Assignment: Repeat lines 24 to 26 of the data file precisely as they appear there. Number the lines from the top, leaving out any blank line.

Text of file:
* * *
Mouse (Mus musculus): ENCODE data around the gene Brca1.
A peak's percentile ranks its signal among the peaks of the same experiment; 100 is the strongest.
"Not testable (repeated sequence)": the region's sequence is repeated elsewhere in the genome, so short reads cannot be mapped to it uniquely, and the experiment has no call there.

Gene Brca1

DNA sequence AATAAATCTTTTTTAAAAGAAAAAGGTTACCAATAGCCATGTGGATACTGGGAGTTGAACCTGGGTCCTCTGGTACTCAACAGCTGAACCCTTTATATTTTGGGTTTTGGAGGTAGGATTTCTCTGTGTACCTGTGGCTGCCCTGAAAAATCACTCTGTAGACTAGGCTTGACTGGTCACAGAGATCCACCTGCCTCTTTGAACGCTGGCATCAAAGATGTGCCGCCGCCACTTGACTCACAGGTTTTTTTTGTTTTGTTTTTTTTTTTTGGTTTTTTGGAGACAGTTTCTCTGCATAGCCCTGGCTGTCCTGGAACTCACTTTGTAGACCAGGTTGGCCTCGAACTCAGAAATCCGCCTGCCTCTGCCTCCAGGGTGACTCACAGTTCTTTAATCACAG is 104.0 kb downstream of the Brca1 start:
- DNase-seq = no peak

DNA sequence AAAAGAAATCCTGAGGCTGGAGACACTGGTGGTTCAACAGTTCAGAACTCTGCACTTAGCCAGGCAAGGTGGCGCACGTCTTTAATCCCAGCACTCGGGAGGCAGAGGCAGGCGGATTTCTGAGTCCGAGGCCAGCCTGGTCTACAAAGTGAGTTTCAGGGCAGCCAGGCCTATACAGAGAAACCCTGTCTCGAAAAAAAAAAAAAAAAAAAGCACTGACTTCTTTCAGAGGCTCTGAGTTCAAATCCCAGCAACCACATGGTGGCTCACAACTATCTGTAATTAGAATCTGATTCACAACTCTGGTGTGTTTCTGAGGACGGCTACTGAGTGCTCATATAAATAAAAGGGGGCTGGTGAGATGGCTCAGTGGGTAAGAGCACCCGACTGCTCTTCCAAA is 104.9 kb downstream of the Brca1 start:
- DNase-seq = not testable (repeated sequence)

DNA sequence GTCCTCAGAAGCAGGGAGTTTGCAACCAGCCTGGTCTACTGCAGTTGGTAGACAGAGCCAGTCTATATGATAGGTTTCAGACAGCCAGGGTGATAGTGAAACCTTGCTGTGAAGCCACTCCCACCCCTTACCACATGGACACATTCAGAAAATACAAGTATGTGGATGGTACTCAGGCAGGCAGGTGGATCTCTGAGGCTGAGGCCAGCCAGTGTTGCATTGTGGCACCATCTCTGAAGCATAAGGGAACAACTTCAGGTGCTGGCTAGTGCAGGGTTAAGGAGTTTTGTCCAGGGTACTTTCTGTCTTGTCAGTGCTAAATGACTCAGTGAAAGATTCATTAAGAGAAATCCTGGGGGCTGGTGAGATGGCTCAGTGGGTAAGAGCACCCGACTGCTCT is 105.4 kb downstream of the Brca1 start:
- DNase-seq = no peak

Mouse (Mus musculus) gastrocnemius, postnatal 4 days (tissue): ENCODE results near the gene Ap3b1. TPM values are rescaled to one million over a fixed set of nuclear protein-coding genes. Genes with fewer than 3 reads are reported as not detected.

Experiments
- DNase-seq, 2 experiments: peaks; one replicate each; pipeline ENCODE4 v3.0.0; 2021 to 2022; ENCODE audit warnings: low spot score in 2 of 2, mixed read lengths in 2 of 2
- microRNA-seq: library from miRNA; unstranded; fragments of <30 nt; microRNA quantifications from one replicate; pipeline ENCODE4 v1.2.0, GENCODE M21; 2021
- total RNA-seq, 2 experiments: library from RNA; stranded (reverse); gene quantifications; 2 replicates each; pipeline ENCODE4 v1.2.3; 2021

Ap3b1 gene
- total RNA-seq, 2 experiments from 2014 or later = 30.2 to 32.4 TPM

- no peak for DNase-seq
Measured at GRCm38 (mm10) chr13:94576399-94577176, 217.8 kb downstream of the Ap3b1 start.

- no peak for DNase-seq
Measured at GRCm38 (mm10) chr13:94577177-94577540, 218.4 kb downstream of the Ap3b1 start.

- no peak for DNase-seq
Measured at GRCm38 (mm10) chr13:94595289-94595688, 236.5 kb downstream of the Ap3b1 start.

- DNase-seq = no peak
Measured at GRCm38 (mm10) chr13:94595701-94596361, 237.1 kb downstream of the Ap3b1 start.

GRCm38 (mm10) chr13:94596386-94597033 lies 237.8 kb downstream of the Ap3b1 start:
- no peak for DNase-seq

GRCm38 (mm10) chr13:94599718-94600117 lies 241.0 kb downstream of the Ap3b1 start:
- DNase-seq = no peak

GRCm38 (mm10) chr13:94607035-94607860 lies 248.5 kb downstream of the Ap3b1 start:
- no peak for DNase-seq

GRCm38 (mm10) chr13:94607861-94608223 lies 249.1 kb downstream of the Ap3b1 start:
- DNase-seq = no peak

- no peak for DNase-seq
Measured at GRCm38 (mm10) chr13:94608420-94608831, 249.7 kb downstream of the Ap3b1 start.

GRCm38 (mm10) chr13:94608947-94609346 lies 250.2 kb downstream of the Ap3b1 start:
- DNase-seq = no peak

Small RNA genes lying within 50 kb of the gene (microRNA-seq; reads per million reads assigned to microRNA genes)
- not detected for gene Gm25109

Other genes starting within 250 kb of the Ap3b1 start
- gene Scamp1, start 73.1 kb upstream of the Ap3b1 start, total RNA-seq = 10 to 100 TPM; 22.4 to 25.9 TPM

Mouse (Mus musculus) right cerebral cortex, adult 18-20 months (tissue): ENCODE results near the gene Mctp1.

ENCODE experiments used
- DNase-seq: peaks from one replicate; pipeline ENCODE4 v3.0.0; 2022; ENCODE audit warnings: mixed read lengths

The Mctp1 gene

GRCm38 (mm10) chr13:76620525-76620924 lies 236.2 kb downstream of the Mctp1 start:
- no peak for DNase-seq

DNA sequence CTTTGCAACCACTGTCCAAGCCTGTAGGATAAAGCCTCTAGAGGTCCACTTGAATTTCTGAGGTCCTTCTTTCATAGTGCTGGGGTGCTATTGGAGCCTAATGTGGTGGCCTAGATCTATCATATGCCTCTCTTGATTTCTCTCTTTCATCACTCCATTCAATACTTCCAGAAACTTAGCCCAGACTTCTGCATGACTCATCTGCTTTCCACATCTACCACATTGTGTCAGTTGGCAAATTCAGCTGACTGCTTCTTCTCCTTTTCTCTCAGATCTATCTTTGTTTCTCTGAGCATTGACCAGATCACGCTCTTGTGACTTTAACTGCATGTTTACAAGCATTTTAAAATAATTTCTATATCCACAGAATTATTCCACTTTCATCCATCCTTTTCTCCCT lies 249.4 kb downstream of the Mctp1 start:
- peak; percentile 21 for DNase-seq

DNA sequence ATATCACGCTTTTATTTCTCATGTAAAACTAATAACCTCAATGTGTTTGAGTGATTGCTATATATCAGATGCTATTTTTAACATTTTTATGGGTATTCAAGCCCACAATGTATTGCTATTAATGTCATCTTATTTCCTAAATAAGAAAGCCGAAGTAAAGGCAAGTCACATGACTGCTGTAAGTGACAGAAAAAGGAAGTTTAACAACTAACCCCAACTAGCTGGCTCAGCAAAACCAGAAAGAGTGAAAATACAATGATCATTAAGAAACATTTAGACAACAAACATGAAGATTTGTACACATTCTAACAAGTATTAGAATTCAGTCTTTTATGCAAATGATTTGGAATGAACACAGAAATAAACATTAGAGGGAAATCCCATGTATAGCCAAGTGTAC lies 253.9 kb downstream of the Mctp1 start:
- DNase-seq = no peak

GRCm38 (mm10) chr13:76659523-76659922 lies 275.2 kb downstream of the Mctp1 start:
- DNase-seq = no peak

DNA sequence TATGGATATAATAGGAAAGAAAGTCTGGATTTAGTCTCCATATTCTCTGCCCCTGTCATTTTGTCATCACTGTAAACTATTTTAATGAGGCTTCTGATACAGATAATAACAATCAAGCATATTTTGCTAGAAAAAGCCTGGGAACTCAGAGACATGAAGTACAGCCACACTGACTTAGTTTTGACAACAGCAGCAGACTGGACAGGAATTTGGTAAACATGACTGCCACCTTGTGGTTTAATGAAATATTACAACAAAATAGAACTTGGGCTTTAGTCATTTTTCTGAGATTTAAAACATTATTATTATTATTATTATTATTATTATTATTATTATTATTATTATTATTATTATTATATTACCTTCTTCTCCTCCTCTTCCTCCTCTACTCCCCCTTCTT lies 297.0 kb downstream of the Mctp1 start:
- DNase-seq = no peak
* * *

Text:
- DNase-seq = no peak
Measured at GRCm38 (mm10) chr13:94595701-94596361, 237.1 kb downstream of the Ap3b1 start.

GRCm38 (mm10) chr13:94596386-94597033 lies 237.8 kb downstream of the Ap3b1 start: